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Pipeline statutes discussed, determined to be sufficient to address concerns

by Wyoming Livestock Roundup

Worland – At the direction of Management Council, the Interim Joint Agriculture State and Public Lands and Water Resources Committee of the Wyoming Legislature’s second priority was landowner and state land issues related to energy development. 

During the group’s late-April meeting in Worland, the Petroleum Association of Wyoming (PAW), several Wyoming agencies and stakeholders testified on the subject. 

“We came to a few conclusions after looking through federal and state statutes, rules and regulations, agency responsibilities and policies,” said John Masterson of Lewis Roca Rothgerber Law. 

Pipeline impacts

Masterson first emphasized that oil and gas production greatly contributes to Wyoming’s economy, with two-thirds of state revenue resulting from mineral production and nearly 21,000 jobs in the state a result of pipelines. 

“If we decide to take steps toward regulating or passing statutes to further regulate pipelines, it needs to be done deliberately and carefully because of the impact it has on a number of levels,” Masterson said.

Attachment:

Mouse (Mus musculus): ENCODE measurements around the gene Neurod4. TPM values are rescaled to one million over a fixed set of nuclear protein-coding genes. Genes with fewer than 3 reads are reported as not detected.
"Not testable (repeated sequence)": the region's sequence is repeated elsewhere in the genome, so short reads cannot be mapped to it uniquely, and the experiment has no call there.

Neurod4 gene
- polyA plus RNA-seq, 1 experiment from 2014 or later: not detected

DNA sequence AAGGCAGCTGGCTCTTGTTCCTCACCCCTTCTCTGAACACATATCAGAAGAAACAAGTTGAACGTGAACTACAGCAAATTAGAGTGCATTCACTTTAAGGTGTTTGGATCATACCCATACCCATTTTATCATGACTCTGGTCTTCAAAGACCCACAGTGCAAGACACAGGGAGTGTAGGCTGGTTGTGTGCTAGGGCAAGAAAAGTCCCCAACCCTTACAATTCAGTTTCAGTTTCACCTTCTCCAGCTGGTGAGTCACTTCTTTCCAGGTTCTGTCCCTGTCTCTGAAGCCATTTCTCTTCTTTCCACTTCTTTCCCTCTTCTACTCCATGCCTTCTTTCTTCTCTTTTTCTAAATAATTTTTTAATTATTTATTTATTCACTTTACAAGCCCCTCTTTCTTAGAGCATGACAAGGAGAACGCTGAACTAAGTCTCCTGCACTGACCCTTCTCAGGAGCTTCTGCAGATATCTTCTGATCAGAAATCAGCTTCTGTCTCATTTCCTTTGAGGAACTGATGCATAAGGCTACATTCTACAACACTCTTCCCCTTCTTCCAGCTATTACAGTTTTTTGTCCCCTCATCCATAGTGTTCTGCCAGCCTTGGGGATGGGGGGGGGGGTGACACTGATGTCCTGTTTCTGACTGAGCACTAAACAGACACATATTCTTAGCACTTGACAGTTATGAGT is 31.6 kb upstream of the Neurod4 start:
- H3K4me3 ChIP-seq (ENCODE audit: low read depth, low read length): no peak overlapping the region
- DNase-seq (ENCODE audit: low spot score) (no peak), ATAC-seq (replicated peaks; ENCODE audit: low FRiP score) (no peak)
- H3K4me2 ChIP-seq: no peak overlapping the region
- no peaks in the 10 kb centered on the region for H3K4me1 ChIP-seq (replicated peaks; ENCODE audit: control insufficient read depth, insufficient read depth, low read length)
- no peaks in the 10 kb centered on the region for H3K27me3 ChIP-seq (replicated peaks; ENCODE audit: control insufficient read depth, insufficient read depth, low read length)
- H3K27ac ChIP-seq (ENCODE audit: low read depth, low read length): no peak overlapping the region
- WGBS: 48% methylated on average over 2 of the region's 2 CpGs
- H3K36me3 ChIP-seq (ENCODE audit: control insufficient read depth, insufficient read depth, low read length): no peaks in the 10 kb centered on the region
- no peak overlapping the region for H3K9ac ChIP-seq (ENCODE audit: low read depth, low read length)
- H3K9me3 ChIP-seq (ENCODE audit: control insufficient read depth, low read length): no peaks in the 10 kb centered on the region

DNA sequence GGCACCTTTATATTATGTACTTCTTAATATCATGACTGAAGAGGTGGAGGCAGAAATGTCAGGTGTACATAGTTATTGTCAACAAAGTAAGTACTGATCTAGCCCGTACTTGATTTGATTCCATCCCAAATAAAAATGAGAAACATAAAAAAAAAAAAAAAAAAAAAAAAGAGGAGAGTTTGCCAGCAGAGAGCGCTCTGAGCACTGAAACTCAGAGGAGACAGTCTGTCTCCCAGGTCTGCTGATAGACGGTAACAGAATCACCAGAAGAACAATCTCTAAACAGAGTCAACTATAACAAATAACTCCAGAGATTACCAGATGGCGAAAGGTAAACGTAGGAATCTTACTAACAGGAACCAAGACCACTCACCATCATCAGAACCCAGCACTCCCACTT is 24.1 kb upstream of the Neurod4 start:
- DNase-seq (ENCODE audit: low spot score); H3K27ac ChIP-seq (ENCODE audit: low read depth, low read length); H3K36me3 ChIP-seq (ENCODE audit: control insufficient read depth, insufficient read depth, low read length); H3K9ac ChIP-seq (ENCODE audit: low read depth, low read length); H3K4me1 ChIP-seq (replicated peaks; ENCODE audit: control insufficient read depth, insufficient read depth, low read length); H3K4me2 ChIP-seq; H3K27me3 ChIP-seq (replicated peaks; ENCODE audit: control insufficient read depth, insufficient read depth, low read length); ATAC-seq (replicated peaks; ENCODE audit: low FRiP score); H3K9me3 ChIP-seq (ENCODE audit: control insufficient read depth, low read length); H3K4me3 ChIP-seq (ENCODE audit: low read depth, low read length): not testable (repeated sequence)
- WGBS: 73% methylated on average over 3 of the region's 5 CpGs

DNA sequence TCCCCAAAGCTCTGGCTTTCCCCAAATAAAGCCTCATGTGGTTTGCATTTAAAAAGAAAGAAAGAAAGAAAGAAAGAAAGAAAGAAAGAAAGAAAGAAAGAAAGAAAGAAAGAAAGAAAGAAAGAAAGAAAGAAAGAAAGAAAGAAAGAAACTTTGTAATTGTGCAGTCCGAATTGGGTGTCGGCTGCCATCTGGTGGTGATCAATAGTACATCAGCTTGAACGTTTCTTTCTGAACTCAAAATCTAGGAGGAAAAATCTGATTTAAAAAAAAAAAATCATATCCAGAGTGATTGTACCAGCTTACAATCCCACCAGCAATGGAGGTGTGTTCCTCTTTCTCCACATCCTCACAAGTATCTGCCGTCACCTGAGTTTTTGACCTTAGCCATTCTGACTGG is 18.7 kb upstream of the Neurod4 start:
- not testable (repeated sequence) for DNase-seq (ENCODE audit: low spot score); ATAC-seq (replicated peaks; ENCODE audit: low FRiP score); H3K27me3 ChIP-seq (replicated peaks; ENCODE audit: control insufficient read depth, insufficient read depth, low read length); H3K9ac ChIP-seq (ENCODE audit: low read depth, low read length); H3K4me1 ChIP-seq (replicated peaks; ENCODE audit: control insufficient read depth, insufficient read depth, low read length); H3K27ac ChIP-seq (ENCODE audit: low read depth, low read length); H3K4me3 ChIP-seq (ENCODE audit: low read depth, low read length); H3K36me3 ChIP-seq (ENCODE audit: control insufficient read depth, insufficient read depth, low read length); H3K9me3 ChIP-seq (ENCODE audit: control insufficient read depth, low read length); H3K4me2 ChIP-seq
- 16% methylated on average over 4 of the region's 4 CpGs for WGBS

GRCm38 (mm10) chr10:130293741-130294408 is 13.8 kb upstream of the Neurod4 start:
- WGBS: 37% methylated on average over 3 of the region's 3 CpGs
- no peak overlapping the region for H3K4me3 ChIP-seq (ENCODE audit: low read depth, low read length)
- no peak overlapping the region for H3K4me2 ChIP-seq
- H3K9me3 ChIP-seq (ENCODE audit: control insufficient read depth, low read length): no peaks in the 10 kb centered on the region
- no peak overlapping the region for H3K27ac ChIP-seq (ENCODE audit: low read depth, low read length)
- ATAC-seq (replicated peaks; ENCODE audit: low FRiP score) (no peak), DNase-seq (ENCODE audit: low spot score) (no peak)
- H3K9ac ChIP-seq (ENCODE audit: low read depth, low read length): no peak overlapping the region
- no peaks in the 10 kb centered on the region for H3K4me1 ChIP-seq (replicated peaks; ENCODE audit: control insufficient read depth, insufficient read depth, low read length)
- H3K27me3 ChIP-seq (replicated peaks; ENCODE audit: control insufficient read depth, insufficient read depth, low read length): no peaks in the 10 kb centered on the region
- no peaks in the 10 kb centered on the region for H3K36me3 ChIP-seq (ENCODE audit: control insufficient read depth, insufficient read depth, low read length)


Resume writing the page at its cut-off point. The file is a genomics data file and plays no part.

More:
Additionally, Masterson referred to the state’s current regulations, coupled with federal policies, as “an alphabet soup” of policies. 

Systemic issues

“Finally, based on our research, we did not find any indication that pipeline spills are a systemic problem in the state of Wyoming,” Masterson commented. “There is not a chronic, ongoing problem with pipeline spills.”

He continued that he believes the regulatory systems currently exist for all types of pipeline spill cleanup – including infield and feeder lines, intrastate pipelines and interstate pipelines. 

“There is already a mechanism in place for the smaller, infield and feeder pipelines underneath the jurisdiction of the Wyoming Oil and Gas Conservation Commission (WOGCC),” Masterson explained.

WOGCC holds authorities for oil and gas production regulation, including the ability to require posting of bonds in the event that a spill occurs. 

“There are other bonding requirements when we talk about intra- and inter-state pipelines,” he added. 

Regulatory measures

Masterson noted that a wide list of agencies have jurisdiction over pipelines within the state, including the Office of State Lands and Investments, Department of Environmental Quality, Public Service Commission, BLM and others.

Each agency has various authorities within the structure of regulations, as well. 

“The WOGCC has the ability to promulgate rules and regulations preventing waste, which I believe covers spills,” he said. “The Wyoming Public Service Commission has jurisdiction and inspections of intrastate lines under grant authority from the U.S. Department of Transportation.”

Further, interstate transmission lines trigger federal regulations and national-level protections.